Applying for a Mail-in Ballot
For the 2021 Election, Elections Canada has instituted an online method for electors residing in the country to apply for a mail-in ballot. Once an elector applies for a mail-in ballot, the option to vote in person, either at advanced polls or on polling day, is forfeited.
The application process for a mail-in ballot requires the elector to upload an acceptable piece of identification. Once the application has been processed, Elections Canada confirms receipt of the application by e-mail and provides a tracking number where the status of the ballot can be viewed, from it being sent to the elector, up to the completed ballot having been received by Elections Canada. The elector is provided with a “voters kit” which includes a stamped return envelope. The counting of mail-in ballots requires additional processing time to protect the secrecy of the ballot.
The deadline for applying for a mail-in ballot is September 14, 6:00 pm. The deadline for receipt by Elections Canada is polling day at 6:00 pm if you are voting by mail from outside of your riding. Electors have the option of dropping their ballot off at special boxes that will be in place at polling stations, in which case they must be received before the polls close.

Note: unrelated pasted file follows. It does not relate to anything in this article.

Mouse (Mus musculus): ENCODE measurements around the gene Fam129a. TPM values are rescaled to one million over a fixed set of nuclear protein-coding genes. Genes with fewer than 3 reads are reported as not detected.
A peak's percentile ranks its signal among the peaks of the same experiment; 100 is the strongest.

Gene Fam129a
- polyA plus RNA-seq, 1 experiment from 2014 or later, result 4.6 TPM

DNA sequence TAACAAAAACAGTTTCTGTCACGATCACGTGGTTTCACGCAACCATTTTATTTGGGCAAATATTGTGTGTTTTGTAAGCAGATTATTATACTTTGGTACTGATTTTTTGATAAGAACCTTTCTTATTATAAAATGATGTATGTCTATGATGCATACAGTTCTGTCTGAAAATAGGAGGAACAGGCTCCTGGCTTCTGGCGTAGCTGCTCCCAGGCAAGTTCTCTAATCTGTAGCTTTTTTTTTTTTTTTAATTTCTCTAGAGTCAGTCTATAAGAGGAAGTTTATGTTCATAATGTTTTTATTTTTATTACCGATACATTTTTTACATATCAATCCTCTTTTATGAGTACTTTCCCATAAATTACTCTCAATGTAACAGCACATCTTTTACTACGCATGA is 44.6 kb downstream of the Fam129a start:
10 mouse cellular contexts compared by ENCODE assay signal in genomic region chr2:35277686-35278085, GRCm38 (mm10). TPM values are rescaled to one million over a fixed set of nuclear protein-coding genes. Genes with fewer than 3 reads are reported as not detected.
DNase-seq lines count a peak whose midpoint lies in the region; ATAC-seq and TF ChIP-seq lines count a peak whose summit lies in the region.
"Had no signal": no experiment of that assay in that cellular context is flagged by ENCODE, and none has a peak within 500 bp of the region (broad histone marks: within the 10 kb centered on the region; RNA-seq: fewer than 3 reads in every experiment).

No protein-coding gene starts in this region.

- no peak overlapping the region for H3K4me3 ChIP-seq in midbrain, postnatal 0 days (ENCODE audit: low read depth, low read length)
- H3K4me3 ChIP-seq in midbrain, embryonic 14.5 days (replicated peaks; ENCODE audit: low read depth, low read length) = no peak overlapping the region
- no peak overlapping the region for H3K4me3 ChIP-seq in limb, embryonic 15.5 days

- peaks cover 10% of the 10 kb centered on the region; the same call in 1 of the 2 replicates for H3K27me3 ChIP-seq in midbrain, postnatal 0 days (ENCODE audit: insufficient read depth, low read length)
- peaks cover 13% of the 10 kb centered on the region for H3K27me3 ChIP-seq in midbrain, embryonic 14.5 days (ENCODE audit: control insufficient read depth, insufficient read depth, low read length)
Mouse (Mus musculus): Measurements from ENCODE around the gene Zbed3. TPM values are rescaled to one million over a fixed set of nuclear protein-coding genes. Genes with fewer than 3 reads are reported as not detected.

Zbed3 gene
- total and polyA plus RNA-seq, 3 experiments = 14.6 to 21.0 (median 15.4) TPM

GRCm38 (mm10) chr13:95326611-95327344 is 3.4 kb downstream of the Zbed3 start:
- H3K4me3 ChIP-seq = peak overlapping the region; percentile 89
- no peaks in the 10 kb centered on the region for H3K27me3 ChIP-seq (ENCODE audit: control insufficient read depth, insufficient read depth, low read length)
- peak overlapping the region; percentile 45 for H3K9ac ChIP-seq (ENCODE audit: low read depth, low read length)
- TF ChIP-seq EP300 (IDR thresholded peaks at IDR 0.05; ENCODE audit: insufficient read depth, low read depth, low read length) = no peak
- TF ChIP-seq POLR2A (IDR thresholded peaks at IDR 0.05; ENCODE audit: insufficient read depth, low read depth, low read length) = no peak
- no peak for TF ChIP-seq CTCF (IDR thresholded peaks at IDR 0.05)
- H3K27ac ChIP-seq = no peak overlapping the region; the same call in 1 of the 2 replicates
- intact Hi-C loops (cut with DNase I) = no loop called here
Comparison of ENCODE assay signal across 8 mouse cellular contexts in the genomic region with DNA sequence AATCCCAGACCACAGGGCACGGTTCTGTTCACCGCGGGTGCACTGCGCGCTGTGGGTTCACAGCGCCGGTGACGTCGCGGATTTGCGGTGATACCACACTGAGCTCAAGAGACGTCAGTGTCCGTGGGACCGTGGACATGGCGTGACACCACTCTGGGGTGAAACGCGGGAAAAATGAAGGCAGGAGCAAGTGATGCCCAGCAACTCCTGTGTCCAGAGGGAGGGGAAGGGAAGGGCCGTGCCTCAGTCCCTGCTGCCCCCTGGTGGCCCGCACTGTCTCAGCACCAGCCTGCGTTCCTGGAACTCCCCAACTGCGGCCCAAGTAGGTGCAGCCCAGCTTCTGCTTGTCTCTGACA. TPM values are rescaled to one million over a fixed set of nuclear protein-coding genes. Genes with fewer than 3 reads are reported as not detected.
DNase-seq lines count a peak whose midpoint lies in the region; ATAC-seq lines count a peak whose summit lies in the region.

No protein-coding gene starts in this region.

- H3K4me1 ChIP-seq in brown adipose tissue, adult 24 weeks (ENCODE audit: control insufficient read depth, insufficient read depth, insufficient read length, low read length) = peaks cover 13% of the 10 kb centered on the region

To use a mail-in ballot, electors must know the name of the candidate they wish to vote for as the proscribed form provides only a blank space in which to write a single name. Even after the final list of candidates is published on September 1, the same mail-in ballot is used, as stipulated by law.
Elections Canada informs: “Candidates continue to be confirmed until Monday, August 30. If you already know who you are voting for, you can mark and return your ballot at any time. If you aren’t sure or prefer to wait until all of the candidates in your riding have been confirmed, you can simply wait until the final list has been published.”
Counting of mail-in ballots requires additional processing time. An outer envelope with the elector’s name is first checked off against the voters’ lists. The inner envelope which is unmarked and contains the ballot is then placed in a ballot box unopened. Mail-in ballots do not start to be counted until after in-person ballots have all been counted, as Elections Canada needs to verify that the voter has not already cast a ballot in person. With projections of up to five million electors choosing to vote by mail, counting may take up to several days in some ridings.